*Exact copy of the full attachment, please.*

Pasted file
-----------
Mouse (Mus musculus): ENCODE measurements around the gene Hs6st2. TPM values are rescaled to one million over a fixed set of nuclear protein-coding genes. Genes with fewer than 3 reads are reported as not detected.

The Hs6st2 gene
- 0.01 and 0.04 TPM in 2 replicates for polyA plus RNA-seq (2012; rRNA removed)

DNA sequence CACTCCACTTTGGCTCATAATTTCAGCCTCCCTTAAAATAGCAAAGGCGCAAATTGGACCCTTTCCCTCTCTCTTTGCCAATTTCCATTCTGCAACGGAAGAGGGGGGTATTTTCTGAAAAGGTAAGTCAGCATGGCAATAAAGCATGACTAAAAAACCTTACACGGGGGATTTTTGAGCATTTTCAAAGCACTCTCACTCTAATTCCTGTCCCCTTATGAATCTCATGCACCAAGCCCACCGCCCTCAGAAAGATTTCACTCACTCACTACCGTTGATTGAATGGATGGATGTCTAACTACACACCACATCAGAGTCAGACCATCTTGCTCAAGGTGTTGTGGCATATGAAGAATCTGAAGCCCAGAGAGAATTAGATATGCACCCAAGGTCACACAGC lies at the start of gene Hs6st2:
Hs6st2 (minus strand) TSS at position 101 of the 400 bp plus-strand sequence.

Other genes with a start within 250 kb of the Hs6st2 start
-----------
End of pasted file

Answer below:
Mouse (Mus musculus): ENCODE measurements around the gene Hs6st2. TPM values are rescaled to one million over a fixed set of nuclear protein-coding genes. Genes with fewer than 3 reads are reported as not detected.

The Hs6st2 gene
- 0.01 and 0.04 TPM in 2 replicates for polyA plus RNA-seq (2012; rRNA removed)

DNA sequence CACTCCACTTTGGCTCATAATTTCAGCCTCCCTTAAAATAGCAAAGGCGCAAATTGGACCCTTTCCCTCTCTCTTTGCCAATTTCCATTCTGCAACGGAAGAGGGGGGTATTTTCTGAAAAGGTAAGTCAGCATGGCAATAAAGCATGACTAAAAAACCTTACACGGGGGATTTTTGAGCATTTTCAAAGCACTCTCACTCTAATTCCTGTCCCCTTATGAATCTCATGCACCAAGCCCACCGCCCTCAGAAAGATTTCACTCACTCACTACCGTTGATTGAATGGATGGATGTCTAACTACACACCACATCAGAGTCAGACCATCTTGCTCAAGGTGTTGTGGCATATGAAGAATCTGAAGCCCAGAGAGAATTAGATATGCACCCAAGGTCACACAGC lies at the start of gene Hs6st2:
Hs6st2 (minus strand) TSS at position 101 of the 400 bp plus-strand sequence.

Other genes with a start within 250 kb of the Hs6st2 start